November 20, 2003 |
U.S. prosecutors charged foreign exchange traders at UBS, J.P. Morgan & Co. and 16 other firms with cheating thousands of investors through sham or rigged currency trades in the $1.2-trillion-a-day currency market. Some bank traders, including those from Dresdner Kleinwort Benson and Israel Discount Bank, also were charged with accepting kickbacks on phony trades. Altogether, 47 people were arrested and charged after an 18-month undercover probe dubbed Operation Wooden Nickel, U.S. Atty.
May 8, 2002 |
Wells Fargo & Co., the fifth-largest U.S. bank, agreed to buy part of J.P. Morgan Chase & Co.'s corporate trust and custody businesses in Rochester, N.Y., Dallas and Houston to add about 700 customers. San Francisco-based Wells Fargo didn't disclose the terms. The assets include the management of 401(k) retirement and profit-sharing plans for mostly mid-sized companies, said Laurie Nordquist, executive vice president in charge of Wells' institutional trust unit.
July 19, 2001 |
J.P. Morgan Chase & Co.'s second-quarter profit fell 61% as the No. 2 U.S. bank wrote off $1 billion of investments in private companies and as fees from underwriting and trading securities dropped. J.P. Morgan reported profit from operations dropped to $690 million, or 33 cents a share, from $1.76 billion, or 89 cents, a year earlier. That was below the lowest estimate of 55 cents among analysts surveyed by First Call/Thomson Financial. The average estimate was 65 cents.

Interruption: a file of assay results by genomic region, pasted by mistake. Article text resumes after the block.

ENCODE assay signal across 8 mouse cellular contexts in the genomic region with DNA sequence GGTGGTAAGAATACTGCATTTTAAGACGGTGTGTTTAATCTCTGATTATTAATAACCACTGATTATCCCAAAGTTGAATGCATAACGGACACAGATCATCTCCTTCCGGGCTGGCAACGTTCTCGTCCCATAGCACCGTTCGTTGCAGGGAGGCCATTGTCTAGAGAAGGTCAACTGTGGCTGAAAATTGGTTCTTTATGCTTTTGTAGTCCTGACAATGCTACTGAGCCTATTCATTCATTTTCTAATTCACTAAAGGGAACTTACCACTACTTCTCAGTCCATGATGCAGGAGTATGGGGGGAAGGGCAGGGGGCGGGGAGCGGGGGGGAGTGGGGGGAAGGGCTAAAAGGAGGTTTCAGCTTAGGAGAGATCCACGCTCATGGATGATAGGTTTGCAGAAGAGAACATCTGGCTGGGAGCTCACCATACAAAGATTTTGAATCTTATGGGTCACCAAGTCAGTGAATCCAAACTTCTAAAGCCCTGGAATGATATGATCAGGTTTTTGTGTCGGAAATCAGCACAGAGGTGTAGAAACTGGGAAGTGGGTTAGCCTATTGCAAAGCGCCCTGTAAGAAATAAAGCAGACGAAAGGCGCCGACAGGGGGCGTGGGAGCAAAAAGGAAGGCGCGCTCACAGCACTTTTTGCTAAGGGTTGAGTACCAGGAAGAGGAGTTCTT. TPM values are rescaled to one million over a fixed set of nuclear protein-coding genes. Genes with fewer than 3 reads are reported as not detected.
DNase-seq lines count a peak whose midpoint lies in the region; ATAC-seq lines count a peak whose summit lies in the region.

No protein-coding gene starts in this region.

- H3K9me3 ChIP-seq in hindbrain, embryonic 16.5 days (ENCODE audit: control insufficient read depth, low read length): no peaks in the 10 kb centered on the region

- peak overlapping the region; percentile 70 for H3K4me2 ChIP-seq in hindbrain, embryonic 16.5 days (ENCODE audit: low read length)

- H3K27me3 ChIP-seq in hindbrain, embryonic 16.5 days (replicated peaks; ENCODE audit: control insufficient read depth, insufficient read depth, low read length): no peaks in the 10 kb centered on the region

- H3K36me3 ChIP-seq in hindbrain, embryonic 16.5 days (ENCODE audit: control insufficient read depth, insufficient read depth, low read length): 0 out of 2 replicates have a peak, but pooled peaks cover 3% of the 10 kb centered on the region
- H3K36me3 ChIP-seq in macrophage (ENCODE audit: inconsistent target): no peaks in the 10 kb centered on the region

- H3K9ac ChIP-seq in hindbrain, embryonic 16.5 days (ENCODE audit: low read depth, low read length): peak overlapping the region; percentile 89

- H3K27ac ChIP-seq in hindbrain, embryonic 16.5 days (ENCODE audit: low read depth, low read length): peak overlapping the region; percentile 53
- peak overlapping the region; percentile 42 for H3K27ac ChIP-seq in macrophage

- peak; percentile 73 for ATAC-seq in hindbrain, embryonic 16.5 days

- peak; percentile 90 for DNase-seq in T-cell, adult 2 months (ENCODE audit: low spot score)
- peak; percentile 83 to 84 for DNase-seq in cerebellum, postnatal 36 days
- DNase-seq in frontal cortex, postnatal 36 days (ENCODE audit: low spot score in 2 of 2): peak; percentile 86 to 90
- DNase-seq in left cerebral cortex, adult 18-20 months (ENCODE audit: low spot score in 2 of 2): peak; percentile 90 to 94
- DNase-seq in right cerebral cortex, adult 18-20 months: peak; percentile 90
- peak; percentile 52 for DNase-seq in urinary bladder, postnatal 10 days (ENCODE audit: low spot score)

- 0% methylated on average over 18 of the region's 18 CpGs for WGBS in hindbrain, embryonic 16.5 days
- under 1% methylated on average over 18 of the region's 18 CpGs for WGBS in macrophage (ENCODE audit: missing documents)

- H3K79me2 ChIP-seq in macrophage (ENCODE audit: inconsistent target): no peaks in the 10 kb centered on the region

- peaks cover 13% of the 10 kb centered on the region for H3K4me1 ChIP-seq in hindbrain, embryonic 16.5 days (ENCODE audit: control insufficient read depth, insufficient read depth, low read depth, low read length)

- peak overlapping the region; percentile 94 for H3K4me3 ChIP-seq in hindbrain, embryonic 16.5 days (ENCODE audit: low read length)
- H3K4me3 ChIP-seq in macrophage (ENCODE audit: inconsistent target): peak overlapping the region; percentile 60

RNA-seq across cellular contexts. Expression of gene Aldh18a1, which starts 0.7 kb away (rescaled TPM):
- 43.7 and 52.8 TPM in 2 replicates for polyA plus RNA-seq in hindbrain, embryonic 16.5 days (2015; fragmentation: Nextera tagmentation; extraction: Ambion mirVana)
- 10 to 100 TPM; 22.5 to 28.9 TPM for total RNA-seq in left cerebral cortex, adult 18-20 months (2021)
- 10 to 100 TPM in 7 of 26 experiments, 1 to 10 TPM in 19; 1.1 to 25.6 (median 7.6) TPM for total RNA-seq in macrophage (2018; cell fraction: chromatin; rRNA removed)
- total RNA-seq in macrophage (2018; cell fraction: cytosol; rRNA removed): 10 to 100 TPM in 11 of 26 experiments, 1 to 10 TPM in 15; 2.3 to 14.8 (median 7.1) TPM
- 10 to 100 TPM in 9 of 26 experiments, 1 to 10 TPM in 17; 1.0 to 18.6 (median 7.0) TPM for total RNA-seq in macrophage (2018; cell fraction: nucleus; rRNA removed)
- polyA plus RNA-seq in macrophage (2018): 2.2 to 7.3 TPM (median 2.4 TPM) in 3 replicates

July 18, 2001 |
Wells Fargo & Co. on Tuesday reported a second-quarter loss after taking $1.16 billion in charges, mainly tied to venture capital losses in technology and telecommunications investments. The San Francisco-based bank had a loss of $87 million, or 5 cents a share, compared with earnings of $1.04 billion, or 61 cents a share, in the second quarter of 2000. Wells Fargo joins other U.S. banks, including J.P. Morgan Chase & Co., that face losses from venture capital investments. J.P.
January 30, 2001
J.P. Morgan Chase & Co. and Wells Fargo & Co. joined auto finance firm AmeriCredit Corp. to formed a Web-based auto finance company. The Internet business-to-business system, called DealerTrack, will enable auto dealers and lenders to share technology and let dealers submit a consumer's credit application online to multiple financing companies. * Guide to Our Staff: Need to reach Business section reporters or editors? A guide to the section's staff can be found at http://www.latimes.
December 12, 2000 |
Chase Manhattan Corp., the No. 2 U.S. bank, won approval from the Federal Reserve Board to buy rival J.P. Morgan & Co., a $28.6-billion acquisition that would unite two of the oldest U.S. banks. The New York state banking board, which has yet to approve the merger, is scheduled to meet Thursday. A shareholder meeting for both companies has been set to approve the merger on Dec. 22. Chase offered 3.7 of its shares for each of J.P. Morgan's, valuing the fifth-largest U.S. bank at $157.